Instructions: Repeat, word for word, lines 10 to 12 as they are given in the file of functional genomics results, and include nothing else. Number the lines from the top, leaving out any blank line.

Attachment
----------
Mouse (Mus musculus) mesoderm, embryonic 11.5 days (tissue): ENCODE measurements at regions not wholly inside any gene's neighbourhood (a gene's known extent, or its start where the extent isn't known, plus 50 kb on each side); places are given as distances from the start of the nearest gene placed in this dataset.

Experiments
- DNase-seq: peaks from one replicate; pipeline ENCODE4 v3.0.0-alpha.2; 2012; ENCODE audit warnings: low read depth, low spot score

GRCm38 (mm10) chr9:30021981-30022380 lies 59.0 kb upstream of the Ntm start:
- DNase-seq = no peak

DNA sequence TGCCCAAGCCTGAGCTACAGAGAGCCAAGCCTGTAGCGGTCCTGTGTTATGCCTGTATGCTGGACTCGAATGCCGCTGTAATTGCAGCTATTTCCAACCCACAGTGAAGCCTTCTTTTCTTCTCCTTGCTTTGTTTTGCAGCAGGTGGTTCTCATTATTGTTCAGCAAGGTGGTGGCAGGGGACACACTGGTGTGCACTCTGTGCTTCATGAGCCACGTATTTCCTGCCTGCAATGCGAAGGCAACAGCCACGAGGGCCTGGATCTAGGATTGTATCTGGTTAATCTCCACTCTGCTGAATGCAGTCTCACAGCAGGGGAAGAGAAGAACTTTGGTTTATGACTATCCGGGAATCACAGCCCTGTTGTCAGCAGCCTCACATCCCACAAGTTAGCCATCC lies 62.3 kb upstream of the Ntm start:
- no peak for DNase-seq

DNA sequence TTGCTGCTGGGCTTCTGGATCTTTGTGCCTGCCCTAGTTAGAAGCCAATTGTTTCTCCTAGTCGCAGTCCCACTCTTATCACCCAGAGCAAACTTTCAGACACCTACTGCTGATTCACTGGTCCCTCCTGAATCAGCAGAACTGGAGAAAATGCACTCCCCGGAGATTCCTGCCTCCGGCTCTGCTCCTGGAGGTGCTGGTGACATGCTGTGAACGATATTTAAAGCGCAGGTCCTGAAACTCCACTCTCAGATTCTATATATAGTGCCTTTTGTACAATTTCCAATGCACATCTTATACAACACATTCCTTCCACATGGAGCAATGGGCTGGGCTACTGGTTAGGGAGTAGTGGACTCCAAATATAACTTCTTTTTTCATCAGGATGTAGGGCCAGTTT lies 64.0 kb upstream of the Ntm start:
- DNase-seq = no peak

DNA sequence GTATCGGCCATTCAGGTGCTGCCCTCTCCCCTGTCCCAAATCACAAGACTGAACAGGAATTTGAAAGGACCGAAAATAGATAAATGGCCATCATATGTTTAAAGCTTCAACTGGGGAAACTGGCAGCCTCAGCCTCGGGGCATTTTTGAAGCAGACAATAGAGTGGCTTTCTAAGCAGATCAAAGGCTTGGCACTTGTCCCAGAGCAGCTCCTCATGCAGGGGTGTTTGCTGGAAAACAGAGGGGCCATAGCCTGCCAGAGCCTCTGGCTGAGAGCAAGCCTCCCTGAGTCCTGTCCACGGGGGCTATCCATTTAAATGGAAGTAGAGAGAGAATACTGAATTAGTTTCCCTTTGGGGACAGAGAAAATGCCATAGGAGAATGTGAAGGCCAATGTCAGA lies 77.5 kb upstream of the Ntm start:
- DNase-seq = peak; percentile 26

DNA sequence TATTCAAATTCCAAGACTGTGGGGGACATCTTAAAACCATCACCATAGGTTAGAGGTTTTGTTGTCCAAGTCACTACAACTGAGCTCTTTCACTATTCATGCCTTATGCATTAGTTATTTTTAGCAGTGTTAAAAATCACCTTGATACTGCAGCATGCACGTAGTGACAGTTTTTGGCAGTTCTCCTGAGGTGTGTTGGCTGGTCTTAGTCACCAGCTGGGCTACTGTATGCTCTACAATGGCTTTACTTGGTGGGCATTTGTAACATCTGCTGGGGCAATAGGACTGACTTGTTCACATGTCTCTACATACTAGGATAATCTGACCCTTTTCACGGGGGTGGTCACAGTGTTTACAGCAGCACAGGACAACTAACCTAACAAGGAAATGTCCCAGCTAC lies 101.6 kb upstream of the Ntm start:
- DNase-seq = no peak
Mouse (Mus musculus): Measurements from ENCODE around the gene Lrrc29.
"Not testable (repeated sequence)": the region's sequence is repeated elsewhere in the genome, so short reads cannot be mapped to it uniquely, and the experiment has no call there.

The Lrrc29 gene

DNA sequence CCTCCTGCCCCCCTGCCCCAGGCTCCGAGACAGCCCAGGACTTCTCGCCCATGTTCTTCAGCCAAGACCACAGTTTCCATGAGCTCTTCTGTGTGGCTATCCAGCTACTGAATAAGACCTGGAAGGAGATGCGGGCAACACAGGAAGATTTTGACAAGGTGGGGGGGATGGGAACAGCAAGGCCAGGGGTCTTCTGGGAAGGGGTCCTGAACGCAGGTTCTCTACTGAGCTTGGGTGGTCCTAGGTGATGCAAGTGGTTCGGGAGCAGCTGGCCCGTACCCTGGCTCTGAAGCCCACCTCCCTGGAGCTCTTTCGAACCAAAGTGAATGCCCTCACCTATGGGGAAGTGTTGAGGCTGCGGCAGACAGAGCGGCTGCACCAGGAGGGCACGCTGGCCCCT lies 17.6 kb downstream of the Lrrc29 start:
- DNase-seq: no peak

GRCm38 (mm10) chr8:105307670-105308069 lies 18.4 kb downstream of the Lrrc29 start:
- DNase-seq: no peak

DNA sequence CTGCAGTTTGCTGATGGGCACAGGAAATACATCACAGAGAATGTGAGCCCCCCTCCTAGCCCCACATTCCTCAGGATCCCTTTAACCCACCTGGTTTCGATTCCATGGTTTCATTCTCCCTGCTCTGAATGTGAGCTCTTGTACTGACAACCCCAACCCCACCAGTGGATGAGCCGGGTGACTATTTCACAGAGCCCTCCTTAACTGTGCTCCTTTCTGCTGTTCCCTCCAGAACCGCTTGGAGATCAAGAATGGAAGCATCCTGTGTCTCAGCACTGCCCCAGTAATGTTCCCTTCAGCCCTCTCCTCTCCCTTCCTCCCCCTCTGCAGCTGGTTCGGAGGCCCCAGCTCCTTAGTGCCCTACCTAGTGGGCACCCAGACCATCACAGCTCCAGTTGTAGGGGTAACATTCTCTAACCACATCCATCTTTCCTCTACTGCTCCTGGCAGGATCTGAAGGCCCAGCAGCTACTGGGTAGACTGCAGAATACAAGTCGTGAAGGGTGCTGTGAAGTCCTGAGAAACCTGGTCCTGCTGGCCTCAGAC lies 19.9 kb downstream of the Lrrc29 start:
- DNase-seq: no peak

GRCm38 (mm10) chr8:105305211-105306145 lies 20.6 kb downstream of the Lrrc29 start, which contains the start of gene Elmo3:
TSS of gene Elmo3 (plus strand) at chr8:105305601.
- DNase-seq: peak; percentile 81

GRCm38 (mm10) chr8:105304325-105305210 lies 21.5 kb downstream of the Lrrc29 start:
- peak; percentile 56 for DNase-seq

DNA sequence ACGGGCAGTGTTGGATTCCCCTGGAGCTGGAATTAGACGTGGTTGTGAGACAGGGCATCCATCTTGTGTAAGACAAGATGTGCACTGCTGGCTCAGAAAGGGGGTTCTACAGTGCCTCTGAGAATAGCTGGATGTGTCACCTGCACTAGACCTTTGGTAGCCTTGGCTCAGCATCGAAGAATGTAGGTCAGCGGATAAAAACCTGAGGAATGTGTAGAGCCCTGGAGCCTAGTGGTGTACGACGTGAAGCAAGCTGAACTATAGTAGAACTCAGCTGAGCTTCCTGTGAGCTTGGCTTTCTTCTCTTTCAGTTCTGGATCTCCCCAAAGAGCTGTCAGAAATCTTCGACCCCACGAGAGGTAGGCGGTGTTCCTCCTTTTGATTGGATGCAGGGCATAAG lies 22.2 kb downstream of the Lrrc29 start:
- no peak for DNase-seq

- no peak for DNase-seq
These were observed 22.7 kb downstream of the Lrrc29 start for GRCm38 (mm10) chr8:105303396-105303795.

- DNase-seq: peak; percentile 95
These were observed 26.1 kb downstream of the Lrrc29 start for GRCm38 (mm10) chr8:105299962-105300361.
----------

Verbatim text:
DNA sequence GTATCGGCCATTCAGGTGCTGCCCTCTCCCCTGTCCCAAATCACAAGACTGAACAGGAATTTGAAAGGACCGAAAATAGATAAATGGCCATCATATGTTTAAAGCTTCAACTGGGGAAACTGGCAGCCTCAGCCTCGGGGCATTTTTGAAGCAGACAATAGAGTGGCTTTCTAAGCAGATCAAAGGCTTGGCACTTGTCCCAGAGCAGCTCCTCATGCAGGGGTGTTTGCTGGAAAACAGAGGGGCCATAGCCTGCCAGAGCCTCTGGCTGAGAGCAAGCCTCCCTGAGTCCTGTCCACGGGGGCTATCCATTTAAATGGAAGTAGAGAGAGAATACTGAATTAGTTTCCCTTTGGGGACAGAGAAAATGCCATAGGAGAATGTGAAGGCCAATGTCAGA lies 77.5 kb upstream of the Ntm start:
- DNase-seq = peak; percentile 26

DNA sequence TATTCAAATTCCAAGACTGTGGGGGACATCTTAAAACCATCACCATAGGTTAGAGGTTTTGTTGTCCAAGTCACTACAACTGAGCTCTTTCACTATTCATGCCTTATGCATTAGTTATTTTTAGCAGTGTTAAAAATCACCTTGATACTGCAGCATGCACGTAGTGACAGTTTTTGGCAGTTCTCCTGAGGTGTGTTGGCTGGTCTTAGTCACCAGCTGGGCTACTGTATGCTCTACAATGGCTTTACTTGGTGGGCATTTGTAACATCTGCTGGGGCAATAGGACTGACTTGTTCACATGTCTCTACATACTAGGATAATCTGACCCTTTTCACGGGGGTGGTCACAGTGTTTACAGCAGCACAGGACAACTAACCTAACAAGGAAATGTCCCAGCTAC lies 101.6 kb upstream of the Ntm start: